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The Indian logistics sector has come of age

The Indian logistics sector has come of age

The logistics & warehousing sector, expected to be a $200 billion market by 2020, has the potential to offer expansion opportunities not only for logistics players, but also for foreign and domestic institutional investors, says Areef Patel, Vice-Chairman, Patel Integrated Logistics Ltd.

How are you gearing up for the surge in demand for mega-warehousing (for logistics providers) after GST is implemented?
Also elaborate on your growth plans over the next four years to recalibrate your warehousing needs after the new tax regime comes into force.

The warehousing sector has seen minimal growth in India during the past decade or so. However, the last four-five years have been eventful for the sector which has witnessed a tremendous surge in business activities and foreign investments. The logistics & warehousing sector, which is expected to be a $200 billion market by 2020, has the potential to offer lucrative expansion opportunities not only for logistics players, but also for FIIs and DIIs. I believe that the Indian logistics sector has come of age and this is the best time to be in business. We operate three warehouses in the country which are strategically aligned with our geographic reach and business model. Apart from warehouses in Vapi and Bengaluru, we also operate a bonded warehouse in Chennai.

Though our core strength has been in the B2B domain, we are

now majorly getting into the B2C model wherein we need to strengthen our last mile delivery capabilities. Our existing warehousing facilities are equipped to ensure that we honour our last delivery commitments. E-commerce and manufacturing are two core sectors which account for a significant chunk of our business revenues coupled with surface transport backed up by cargo consolidation and air cargo services. We intend to formulate a suitable warehousing policy in the future based on our business performance in the B2C domain. Emphasis on the asset-light business model has paid off well for us and we continue to reinforce our faith in the model.

Is ´Big´ going to be better business as far as warehousing is concerned? Kindly elaborate on this aspect to show how the scale of size of warehouses will impact the warehousing and logistics businesses in India.
Logistics and warehousing are a critical component defining strategic business initiatives of an organisation. As the Goods and Services (GST) Tax would subsume multiple taxes without differentiating between interstate and intrastate sales and usher in a one-tax regime, the need to operate multiple warehouses across states to reduce interstate tax would be rendered redundant. In order to save on administrative costs of running multiple smaller warehouses, warehousing operations would be centralised through building bigger warehouses near key markets and distribution points. This would not only ensure a leaner and highly efficient supply chain, but also lead to higher productivity numbers.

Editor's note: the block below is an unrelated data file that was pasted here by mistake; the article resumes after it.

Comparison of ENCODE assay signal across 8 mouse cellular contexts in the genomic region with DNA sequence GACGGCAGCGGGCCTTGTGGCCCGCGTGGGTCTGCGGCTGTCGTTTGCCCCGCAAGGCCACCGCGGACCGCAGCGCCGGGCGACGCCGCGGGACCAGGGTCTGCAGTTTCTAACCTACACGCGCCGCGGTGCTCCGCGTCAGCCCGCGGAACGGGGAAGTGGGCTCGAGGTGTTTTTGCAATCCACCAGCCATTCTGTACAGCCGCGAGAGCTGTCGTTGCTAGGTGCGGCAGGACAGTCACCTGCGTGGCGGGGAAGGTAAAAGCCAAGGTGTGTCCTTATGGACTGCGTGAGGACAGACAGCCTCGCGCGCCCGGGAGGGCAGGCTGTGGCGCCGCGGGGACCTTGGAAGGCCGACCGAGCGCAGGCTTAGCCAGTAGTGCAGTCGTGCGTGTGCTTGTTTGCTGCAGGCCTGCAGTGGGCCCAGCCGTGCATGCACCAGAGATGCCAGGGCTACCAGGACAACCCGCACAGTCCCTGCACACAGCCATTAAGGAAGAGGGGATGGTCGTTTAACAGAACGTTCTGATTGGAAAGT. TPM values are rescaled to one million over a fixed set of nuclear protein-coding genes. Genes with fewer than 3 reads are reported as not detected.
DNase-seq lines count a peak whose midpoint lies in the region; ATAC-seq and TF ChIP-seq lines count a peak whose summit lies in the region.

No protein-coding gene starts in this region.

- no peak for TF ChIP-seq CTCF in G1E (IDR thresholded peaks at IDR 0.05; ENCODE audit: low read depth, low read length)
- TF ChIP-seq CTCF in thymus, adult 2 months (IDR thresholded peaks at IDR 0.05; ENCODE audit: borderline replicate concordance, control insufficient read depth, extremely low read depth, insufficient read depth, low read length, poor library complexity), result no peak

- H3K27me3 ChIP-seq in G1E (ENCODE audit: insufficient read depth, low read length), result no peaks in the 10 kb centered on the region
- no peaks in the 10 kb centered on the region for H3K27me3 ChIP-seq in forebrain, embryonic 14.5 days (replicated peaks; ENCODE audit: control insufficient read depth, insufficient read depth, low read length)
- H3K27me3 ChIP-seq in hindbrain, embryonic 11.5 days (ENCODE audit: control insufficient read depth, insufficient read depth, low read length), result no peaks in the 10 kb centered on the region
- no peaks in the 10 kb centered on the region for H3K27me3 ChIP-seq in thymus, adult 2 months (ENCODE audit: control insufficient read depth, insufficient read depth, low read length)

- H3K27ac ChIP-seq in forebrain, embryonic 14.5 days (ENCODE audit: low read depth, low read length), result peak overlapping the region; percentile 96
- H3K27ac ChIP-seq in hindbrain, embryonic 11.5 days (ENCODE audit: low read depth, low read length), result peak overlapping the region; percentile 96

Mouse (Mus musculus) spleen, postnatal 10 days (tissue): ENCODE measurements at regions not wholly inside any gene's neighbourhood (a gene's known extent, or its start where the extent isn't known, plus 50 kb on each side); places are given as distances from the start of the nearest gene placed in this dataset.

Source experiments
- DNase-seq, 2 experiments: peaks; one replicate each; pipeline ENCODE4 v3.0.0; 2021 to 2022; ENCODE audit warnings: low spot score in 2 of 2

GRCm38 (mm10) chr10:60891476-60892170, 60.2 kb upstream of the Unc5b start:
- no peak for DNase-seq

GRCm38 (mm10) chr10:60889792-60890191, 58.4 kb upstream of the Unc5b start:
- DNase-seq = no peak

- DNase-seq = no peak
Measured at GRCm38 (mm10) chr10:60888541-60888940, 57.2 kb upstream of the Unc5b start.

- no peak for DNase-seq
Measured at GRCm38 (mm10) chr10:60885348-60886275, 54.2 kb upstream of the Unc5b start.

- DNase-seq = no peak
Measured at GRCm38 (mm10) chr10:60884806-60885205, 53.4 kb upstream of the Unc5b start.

What is holding back agro-warehousing from enjoining with the mainstream industry? How realistic are the caps placed on rental costs and construction costs for warehouses in the agri-sector that are mostly serviced by the government-operated warehouse logistics companies?
Agricultural warehousing caters to the broader agricultural ecosystem. The warehousing market for agricultural produce is largely fragmented, local in nature and characterised by an unorganised format. There has been no uniform adoption or mandatory implementation of national standards in the agri-warehousing sector. Wide regional variation has been observed in the warehousing service qualities provided by Warehouse Service Providers (WSPs) along with differences in implementation of contractual obligations. With an estimated worth of Rs.8,500 crore, 15 per cent of the Indian warehousing market is dominated by agricultural warehousing. State-run entities like Food Corporation of India (FCI), Central Warehousing Corporation (CWC) and State Warehousing Corporations (SWCs) are responsible for operating more than 40 per cent of the warehouses in the agri-sector. Around 30 per cent of these warehouses operate in the unorganised milieu and are controlled by small godown players who lack operational efficacies on scale and quality parameters. Lack of a skilled labour force, inefficiencies in material handling capabilities, obsolete equipment, non-adherence to global standards, insufficient storage capacity and specifications and limited innovative practices and limited technology penetration have marred the execution capabilities of the domestic agri-warehousing sector. Hence, it would not be an exaggeration to say that the caps placed on rental and construction costs of government operated warehouses are hampering the building of additional storage capacities, upgrading warehousing infrastructure and providing for advanced logistics management techniques.